Kaumātua and kuia voices heard
2 September 2021
Opinion: The importance of kaumātua and kuia in Māori society and their role in the pandemic is recognised in research by the James Henare Māori Research Centre.
Ki te kotahi te kākaho ka whati, Ki te kāpuia e kore e whati
Alone we can be broken, Together we are invincible
A research project by the James Henare Māori Research Centre at the University of Auckland, Hongi, Harirū and Hau: Kaumātua in the time of COVID-19, is a timely reminder of the importance and strength of kaumātua and kuia in Māori society, and how dominant stereotypes that ageing populations are a burden on society must be discarded.
This research considered responses by kaumātua and kuia to the current global crisis of Covid-19 and the enormous dangers facing Māori. Māori elders have a collective memory of pandemics and other calamities that have reached our shores. All urupā (cemeteries) have dedicated plots to those lost to influenza, tuberculosis, Covid-19 and other unforeseen crises.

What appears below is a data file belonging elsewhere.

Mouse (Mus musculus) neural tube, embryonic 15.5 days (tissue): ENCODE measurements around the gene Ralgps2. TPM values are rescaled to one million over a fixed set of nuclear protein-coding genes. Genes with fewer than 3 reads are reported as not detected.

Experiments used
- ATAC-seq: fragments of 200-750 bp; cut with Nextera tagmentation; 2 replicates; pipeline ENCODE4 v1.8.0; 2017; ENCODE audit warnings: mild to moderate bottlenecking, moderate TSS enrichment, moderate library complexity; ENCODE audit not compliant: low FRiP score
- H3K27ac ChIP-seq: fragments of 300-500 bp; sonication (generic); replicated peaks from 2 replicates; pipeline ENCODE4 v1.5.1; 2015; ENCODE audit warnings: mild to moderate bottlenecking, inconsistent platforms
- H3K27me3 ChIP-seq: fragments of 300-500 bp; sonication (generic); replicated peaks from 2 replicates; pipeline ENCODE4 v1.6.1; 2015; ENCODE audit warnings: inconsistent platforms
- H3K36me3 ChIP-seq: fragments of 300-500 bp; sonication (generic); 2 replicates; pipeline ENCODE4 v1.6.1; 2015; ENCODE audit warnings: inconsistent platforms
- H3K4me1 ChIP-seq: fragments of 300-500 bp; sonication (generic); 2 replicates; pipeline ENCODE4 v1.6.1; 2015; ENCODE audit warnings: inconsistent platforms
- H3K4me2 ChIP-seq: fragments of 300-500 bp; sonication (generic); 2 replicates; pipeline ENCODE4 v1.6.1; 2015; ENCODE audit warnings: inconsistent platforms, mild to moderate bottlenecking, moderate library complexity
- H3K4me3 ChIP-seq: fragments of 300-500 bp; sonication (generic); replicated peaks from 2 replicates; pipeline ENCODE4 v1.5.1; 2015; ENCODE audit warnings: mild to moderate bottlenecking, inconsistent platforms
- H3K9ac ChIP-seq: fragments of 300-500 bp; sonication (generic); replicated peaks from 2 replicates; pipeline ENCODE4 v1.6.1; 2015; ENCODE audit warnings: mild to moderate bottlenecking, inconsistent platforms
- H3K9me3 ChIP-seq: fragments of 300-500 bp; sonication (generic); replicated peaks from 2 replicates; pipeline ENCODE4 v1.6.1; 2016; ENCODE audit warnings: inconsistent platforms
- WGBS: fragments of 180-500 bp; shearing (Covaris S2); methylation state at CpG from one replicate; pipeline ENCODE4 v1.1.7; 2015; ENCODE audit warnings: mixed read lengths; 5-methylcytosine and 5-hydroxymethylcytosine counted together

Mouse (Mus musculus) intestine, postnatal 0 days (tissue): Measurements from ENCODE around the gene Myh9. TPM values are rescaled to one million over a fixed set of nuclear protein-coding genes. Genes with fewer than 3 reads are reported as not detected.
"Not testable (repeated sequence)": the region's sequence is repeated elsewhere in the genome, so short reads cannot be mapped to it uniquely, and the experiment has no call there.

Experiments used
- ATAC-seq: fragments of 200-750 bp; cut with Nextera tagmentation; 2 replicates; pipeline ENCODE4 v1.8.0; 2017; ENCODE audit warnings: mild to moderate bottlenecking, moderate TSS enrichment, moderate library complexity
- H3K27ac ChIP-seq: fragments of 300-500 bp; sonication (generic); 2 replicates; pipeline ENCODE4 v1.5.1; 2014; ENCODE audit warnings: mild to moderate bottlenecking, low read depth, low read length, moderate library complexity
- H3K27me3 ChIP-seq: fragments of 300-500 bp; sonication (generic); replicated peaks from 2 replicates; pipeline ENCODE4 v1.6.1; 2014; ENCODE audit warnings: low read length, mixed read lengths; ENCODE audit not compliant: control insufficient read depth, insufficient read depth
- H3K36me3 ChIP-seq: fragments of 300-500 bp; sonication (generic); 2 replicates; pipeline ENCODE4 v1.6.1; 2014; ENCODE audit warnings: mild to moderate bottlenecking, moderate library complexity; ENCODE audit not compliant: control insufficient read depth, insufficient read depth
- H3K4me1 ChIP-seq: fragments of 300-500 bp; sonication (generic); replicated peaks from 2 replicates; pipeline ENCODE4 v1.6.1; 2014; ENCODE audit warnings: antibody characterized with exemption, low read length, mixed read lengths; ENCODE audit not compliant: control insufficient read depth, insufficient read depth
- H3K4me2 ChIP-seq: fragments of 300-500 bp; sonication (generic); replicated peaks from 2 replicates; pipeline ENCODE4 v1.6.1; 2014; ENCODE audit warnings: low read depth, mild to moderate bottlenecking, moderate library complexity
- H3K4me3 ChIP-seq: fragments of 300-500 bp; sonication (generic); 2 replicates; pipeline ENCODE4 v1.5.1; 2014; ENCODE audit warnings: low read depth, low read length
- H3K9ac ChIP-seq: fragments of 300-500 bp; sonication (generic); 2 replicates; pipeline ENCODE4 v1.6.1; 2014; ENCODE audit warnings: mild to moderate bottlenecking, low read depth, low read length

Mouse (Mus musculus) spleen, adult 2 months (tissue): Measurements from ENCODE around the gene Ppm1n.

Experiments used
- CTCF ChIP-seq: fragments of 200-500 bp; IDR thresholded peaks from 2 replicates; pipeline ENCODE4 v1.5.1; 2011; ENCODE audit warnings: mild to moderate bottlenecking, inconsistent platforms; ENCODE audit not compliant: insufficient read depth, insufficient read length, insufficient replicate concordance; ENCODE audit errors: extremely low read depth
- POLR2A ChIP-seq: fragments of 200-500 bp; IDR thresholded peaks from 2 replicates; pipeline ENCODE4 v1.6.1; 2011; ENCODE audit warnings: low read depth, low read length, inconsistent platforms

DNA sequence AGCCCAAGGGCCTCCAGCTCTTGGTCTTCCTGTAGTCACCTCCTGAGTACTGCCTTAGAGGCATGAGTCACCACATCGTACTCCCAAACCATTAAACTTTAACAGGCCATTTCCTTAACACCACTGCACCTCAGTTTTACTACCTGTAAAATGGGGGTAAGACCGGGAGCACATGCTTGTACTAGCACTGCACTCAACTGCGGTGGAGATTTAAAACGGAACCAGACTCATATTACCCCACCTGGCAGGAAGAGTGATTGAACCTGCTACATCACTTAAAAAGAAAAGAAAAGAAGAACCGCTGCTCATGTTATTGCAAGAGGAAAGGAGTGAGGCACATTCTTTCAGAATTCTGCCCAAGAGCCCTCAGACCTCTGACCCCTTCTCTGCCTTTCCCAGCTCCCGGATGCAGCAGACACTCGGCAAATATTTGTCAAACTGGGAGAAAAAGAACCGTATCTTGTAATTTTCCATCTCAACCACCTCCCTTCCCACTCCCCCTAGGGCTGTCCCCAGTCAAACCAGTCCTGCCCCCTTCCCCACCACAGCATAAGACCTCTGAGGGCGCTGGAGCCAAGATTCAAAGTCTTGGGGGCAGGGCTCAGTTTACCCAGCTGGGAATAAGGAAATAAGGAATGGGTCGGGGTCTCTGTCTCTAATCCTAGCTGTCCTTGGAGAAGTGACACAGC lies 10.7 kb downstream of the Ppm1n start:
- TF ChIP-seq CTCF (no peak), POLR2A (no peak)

Most kaumātua and kuia in our research have experienced inadequate health services and poor health. In addition, they have also endured economic, social and education inequities. Yet despite this, Māori elders from our research sites have galvanised together to provide a united and tikanga-based response to the pandemic. As cultural custodians they are the repositories of mātauranga and their knowledge and life experience is critical to our survival.